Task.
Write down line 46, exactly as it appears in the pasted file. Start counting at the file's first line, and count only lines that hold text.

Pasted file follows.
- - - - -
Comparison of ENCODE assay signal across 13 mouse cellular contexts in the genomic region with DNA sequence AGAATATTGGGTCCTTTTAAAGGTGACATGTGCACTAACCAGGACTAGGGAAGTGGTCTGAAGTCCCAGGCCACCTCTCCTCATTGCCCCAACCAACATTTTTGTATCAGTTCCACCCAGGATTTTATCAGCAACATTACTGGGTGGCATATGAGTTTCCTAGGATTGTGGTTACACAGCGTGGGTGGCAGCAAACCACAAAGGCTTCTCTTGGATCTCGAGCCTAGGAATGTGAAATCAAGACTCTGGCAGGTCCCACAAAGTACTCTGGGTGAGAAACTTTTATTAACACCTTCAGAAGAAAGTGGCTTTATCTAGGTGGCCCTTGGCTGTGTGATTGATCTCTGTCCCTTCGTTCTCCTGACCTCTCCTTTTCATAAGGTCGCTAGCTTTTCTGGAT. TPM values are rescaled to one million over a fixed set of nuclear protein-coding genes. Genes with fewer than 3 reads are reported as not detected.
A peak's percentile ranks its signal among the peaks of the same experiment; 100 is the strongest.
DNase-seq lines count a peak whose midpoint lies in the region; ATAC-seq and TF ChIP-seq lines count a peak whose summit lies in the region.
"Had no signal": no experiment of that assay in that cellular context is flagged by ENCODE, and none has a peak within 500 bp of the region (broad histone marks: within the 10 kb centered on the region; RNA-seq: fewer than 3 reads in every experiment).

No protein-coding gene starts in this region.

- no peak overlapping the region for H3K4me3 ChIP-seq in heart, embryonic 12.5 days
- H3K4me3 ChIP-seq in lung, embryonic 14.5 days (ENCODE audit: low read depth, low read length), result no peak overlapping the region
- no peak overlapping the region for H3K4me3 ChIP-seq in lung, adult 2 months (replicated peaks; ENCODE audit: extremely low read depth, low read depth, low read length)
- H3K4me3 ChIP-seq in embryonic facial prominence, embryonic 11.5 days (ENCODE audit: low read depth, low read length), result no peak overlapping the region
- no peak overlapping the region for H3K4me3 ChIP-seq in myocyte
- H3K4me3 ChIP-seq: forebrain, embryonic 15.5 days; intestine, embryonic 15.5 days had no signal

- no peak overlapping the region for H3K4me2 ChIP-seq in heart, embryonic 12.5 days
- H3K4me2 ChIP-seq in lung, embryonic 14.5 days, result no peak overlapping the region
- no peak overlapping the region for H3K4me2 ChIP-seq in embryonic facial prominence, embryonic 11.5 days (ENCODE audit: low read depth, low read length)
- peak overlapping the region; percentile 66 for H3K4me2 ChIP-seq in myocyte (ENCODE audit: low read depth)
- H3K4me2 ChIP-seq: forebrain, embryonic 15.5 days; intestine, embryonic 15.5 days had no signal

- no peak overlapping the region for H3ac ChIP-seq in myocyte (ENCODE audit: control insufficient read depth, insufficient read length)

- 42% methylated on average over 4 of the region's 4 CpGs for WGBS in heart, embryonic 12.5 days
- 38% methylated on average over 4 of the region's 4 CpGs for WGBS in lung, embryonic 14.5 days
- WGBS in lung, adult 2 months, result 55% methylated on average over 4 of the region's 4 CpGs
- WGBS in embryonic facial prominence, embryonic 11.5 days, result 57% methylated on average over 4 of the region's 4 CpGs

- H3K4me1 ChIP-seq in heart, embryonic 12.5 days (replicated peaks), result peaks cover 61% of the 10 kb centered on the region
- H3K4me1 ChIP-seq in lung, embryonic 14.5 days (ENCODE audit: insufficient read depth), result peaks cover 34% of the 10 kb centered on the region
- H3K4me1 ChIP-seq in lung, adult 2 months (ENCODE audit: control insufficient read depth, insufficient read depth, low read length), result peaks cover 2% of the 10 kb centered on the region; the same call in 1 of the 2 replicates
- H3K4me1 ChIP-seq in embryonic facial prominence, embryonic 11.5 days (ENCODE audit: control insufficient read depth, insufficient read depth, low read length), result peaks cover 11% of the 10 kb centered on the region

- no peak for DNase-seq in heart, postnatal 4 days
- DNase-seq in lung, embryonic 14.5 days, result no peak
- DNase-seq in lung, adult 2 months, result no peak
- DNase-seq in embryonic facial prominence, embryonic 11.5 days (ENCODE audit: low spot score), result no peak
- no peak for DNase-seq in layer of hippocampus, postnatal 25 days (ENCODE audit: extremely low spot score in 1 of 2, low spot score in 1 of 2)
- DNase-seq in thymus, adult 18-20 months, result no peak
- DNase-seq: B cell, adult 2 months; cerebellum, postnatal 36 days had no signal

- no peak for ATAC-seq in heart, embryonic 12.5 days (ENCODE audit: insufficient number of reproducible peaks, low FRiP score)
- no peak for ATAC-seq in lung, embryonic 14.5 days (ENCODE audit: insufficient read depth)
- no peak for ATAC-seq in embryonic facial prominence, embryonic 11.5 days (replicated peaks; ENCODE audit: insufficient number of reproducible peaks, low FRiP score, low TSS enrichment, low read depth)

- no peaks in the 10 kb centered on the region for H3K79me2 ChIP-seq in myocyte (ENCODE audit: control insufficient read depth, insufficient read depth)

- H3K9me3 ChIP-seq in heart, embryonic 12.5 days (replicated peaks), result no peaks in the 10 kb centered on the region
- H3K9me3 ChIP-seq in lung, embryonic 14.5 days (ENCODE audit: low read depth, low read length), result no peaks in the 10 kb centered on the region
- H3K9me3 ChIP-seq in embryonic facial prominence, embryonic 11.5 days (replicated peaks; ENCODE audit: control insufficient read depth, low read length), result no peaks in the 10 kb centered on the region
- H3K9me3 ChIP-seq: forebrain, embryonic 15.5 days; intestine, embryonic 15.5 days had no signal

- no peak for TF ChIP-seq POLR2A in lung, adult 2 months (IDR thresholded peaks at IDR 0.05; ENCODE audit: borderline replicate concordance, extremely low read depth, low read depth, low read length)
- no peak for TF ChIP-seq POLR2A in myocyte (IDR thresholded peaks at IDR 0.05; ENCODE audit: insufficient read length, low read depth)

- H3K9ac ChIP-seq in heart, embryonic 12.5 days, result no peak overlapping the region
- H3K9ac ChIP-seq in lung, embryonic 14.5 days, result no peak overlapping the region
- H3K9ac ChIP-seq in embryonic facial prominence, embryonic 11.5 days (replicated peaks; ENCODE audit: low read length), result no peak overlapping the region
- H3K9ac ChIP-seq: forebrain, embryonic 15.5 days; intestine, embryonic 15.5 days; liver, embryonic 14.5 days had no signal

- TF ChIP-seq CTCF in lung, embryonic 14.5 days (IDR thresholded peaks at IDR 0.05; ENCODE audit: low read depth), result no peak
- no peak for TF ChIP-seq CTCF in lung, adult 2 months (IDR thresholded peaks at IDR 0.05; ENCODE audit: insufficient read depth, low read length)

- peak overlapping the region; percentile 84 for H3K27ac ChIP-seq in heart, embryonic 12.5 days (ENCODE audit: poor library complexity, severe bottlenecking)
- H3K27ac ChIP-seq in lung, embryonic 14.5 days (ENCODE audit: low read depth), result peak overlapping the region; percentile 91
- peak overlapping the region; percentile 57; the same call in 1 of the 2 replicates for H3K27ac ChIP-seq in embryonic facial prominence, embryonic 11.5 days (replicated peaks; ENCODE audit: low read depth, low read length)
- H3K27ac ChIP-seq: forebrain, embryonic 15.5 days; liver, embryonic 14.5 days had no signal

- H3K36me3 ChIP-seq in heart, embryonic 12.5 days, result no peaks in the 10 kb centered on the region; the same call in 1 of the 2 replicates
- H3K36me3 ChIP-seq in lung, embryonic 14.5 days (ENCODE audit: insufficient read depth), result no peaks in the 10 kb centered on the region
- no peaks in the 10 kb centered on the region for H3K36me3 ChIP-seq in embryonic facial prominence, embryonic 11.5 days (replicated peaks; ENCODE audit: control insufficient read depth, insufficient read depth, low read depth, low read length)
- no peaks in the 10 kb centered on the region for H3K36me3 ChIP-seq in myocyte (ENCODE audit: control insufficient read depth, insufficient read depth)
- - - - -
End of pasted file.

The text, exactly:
- H3K9ac ChIP-seq: forebrain, embryonic 15.5 days; intestine, embryonic 15.5 days; liver, embryonic 14.5 days had no signal